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Old 12-29-2006, 03:17 PM   #4
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I would never do it, mainly because I'd rather pay more rent and have my own room, regardless of the gender of my housemates (which is what I did).

I've never thought twice about other people sharing rooms, apartments, or houses with guys. I've always had female housemates, but that's because most of them were friends from high school or friends we made during college. I don't think we've ever had a guy respond to any of our wanted ads. A guy friend did live in our house for a while b/c he had no housing arrangement. He lived in my friend's room while she was gone and then in my room while I was gone.

I suppose I'd prefer to share a dorm room with a girl (I shared w/ my best friend for the two years we were required to live on-campus). Not because I'd be worried about sex, but just looking back at the type of things we talked about together, I think a guy would feel excluded with three other women wandering around in their underwear complaining about cramps and hormonal migraines. We shared similar interests and had daily routines that didn't cause conflict. We worked because our lifestyles fit, not because we were both women. So if a guy is a better fit, why not? I would not at all be uncomfortable knowing guys lived in other rooms on my floor.
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Old 12-29-2006, 04:20 PM   #5
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I live in a house with six other people. The girl who lives with us has her bedroom directly next to mine.

I have no desire to sleep with her, nor do I ever plan on it. She's a close friend of mine, so what's the difference whether she has a penis or not?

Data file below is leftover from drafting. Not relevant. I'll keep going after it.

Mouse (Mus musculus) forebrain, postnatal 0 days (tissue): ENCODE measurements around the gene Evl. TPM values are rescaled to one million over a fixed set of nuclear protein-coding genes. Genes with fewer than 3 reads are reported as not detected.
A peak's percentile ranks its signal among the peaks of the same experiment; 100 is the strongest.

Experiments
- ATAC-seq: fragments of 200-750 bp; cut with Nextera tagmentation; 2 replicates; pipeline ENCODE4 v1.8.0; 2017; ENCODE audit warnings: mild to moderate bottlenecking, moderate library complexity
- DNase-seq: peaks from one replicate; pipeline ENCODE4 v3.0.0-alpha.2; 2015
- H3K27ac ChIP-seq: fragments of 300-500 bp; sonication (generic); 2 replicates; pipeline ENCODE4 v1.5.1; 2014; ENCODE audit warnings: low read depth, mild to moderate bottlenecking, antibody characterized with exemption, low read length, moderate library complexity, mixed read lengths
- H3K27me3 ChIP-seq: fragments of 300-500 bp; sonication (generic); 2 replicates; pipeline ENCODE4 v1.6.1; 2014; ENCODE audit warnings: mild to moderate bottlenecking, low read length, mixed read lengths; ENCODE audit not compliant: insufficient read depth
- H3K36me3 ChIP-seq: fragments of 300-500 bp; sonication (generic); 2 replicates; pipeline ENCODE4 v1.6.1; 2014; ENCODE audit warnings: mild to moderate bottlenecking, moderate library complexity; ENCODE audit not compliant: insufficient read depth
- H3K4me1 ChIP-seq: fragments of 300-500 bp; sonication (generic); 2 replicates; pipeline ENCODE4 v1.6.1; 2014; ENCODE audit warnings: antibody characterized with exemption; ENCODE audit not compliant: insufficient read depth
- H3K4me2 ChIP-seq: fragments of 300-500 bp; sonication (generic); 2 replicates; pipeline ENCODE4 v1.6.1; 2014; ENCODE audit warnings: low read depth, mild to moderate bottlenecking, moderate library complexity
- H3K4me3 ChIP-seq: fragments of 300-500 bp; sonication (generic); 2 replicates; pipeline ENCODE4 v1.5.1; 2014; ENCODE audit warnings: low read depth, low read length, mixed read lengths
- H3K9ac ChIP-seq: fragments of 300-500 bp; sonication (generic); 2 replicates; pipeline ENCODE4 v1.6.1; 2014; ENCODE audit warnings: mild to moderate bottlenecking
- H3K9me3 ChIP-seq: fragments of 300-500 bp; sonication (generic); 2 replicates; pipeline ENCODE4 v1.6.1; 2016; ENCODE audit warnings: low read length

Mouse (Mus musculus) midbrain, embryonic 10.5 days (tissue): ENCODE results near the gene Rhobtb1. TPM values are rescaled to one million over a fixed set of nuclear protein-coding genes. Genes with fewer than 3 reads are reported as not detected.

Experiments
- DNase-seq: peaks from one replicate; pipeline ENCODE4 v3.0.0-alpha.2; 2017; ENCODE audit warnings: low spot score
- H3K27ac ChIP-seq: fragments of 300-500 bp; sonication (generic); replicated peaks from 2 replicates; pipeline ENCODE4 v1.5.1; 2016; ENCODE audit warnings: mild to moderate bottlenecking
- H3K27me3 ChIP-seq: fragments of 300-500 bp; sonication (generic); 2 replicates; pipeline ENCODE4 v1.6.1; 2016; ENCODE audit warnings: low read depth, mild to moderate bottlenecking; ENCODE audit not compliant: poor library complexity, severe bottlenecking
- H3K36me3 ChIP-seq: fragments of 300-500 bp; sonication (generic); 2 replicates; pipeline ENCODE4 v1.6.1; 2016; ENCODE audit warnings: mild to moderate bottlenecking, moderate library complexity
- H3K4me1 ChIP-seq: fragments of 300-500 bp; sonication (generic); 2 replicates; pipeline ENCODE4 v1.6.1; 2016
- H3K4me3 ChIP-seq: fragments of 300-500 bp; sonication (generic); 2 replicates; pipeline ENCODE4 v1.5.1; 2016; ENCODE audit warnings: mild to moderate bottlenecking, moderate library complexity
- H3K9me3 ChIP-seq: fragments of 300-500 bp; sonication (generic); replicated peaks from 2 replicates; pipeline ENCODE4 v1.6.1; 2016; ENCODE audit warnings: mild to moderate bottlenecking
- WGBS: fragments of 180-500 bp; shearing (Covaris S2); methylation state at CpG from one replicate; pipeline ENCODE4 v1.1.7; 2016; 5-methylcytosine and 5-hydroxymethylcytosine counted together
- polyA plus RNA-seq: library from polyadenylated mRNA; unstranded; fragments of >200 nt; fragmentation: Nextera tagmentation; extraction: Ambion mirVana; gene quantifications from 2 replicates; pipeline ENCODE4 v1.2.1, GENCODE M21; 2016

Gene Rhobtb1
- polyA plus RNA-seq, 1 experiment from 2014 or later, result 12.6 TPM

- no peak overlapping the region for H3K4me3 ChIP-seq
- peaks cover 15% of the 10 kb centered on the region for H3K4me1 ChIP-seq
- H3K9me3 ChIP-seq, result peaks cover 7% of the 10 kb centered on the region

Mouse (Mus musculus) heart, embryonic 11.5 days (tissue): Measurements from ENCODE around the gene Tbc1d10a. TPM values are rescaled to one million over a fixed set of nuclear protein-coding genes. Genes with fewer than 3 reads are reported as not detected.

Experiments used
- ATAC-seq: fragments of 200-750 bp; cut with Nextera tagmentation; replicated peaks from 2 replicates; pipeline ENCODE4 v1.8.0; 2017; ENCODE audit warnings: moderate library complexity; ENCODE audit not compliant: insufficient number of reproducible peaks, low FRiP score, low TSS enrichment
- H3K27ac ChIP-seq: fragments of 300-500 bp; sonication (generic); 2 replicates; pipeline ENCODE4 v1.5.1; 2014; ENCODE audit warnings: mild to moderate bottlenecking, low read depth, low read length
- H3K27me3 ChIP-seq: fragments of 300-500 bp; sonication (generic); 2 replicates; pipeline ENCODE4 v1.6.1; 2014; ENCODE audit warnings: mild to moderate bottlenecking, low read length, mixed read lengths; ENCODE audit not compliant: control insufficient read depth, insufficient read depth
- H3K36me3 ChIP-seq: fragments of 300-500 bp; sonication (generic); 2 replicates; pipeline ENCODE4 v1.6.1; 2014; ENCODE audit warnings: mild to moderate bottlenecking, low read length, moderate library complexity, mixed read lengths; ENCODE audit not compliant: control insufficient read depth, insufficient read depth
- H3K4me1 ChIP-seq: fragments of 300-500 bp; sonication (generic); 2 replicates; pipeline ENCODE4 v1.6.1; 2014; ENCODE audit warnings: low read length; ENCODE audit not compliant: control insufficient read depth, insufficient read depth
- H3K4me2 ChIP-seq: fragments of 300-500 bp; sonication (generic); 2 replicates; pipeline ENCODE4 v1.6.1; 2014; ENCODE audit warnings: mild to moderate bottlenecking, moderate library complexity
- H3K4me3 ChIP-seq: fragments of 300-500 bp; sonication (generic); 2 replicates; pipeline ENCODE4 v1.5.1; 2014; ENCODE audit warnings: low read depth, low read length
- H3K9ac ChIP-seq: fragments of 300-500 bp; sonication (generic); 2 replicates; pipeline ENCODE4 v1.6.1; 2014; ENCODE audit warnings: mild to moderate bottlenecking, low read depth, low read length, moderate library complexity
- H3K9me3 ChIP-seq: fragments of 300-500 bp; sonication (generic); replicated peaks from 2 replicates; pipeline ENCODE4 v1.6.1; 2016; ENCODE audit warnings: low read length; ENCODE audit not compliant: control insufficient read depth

People who have hang-ups about this kind of thing are old-fashioned.
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Old 12-29-2006, 04:23 PM   #6
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The idea of sharing a bedroom with a roommate is repulsive to me, lol. I do have 2 roommates right now, but we have a 3 bedroom apartment, so there is a degree of privacy.

As far as this goes - I would actually prefer to have a guy move in with us next year when one of the girls leaves. And my other roommate feels the same way. No issue whatsoever. But when you're talking about sharing a dorm room, I would probably prefer to share with a female unless I knew the guy well. Otherwise, it might be somewhat awkward, at least in the beginning.
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Old 12-29-2006, 08:33 PM   #7
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He likes the idea!!
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Old 12-29-2006, 08:44 PM   #8
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[Q]Billy Crystal (Harry Burns): You realize of course that we could never be friends.
Meg Ryan (Sally Albright): Why not?
Billy Crystal (Harry): What I'm saying is - and this is not a come-on in any way, shape or form - is that men and women can't be friends because the sex part always gets in the way.
Meg Ryan (Sally): That's not true. I have a number of men friends and there is no sex involved.
Billy Crystal (Harry): No you don't.
Meg Ryan (Sally): : Yes I do.
Billy Crystal (Harry): No you don't.
Meg Ryan (Sally): Yes I do.
Billy Crystal (Harry): You only think you do.
Meg Ryan (Sally): You say I'm having sex with these men without my knowledge?
Billy Crystal (Harry):: No, what I'm saying is they all WANT to have sex with you.
Meg Ryan (Sally): They do not!
Billy Crystal (Harry): Do too.
Meg Ryan (Sally): They do not.
Billy Crystal (Harry): Do too.
Meg Ryan (Sally): How do you know?
Billy Crystal (Harry):Because no man can be friends with a woman that he finds attractive. He always wants to have sex with her.
Meg Ryan (Sally): So, you're saying that a man can be friends with a woman he finds unattractive?
Billy Crystal (Harry): No. You pretty much want to nail 'em too.
Meg Ryan (Sally): What if THEY don't want to have sex with YOU?
Billy Crystal (Harry): Doesn't matter because the sex thing is already out there so the friendship is ultimately doomed and that is the end of the story.
Meg Ryan (Sally): Well, I guess we're not going to be friends then.
Billy Crystal (Harry): I guess not.
Meg Ryan (Sally): That's too bad. You were the only person I knew in New York.[/Q]